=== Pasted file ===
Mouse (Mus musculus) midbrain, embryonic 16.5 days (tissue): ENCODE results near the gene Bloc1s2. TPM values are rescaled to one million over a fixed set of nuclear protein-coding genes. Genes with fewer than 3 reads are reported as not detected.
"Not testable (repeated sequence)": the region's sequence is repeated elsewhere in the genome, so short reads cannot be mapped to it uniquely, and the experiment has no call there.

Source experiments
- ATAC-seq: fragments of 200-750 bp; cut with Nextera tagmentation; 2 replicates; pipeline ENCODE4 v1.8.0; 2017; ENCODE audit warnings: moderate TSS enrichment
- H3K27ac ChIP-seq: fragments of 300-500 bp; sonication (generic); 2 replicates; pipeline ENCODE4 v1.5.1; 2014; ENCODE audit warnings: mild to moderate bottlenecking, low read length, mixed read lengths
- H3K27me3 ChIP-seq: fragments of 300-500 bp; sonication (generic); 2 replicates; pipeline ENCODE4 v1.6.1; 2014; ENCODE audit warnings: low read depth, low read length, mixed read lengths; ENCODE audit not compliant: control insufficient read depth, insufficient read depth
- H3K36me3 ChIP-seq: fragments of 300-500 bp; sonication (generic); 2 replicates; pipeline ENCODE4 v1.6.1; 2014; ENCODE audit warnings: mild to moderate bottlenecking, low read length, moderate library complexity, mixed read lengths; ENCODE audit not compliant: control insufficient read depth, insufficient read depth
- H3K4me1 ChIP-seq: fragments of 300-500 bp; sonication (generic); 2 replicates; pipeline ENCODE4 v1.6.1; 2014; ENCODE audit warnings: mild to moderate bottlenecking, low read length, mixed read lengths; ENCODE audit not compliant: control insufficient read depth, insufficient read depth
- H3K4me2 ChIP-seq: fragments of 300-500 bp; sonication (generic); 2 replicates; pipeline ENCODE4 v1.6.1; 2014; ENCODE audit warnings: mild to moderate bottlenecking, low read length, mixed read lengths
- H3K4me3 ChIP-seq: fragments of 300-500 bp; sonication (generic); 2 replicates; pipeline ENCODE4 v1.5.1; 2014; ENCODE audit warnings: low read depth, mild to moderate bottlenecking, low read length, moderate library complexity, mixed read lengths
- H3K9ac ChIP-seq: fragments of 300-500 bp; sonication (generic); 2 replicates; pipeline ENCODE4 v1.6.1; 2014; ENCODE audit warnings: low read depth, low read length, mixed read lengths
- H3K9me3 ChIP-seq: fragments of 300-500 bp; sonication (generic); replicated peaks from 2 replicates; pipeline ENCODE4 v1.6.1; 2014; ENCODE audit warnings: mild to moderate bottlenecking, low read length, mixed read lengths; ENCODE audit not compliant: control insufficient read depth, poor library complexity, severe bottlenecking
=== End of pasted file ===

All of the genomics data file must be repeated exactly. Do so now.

Mouse (Mus musculus) midbrain, embryonic 16.5 days (tissue): ENCODE results near the gene Bloc1s2. TPM values are rescaled to one million over a fixed set of nuclear protein-coding genes. Genes with fewer than 3 reads are reported as not detected.
"Not testable (repeated sequence)": the region's sequence is repeated elsewhere in the genome, so short reads cannot be mapped to it uniquely, and the experiment has no call there.

Source experiments
- ATAC-seq: fragments of 200-750 bp; cut with Nextera tagmentation; 2 replicates; pipeline ENCODE4 v1.8.0; 2017; ENCODE audit warnings: moderate TSS enrichment
- H3K27ac ChIP-seq: fragments of 300-500 bp; sonication (generic); 2 replicates; pipeline ENCODE4 v1.5.1; 2014; ENCODE audit warnings: mild to moderate bottlenecking, low read length, mixed read lengths
- H3K27me3 ChIP-seq: fragments of 300-500 bp; sonication (generic); 2 replicates; pipeline ENCODE4 v1.6.1; 2014; ENCODE audit warnings: low read depth, low read length, mixed read lengths; ENCODE audit not compliant: control insufficient read depth, insufficient read depth
- H3K36me3 ChIP-seq: fragments of 300-500 bp; sonication (generic); 2 replicates; pipeline ENCODE4 v1.6.1; 2014; ENCODE audit warnings: mild to moderate bottlenecking, low read length, moderate library complexity, mixed read lengths; ENCODE audit not compliant: control insufficient read depth, insufficient read depth
- H3K4me1 ChIP-seq: fragments of 300-500 bp; sonication (generic); 2 replicates; pipeline ENCODE4 v1.6.1; 2014; ENCODE audit warnings: mild to moderate bottlenecking, low read length, mixed read lengths; ENCODE audit not compliant: control insufficient read depth, insufficient read depth
- H3K4me2 ChIP-seq: fragments of 300-500 bp; sonication (generic); 2 replicates; pipeline ENCODE4 v1.6.1; 2014; ENCODE audit warnings: mild to moderate bottlenecking, low read length, mixed read lengths
- H3K4me3 ChIP-seq: fragments of 300-500 bp; sonication (generic); 2 replicates; pipeline ENCODE4 v1.5.1; 2014; ENCODE audit warnings: low read depth, mild to moderate bottlenecking, low read length, moderate library complexity, mixed read lengths
- H3K9ac ChIP-seq: fragments of 300-500 bp; sonication (generic); 2 replicates; pipeline ENCODE4 v1.6.1; 2014; ENCODE audit warnings: low read depth, low read length, mixed read lengths
- H3K9me3 ChIP-seq: fragments of 300-500 bp; sonication (generic); replicated peaks from 2 replicates; pipeline ENCODE4 v1.6.1; 2014; ENCODE audit warnings: mild to moderate bottlenecking, low read length, mixed read lengths; ENCODE audit not compliant: control insufficient read depth, poor library complexity, severe bottlenecking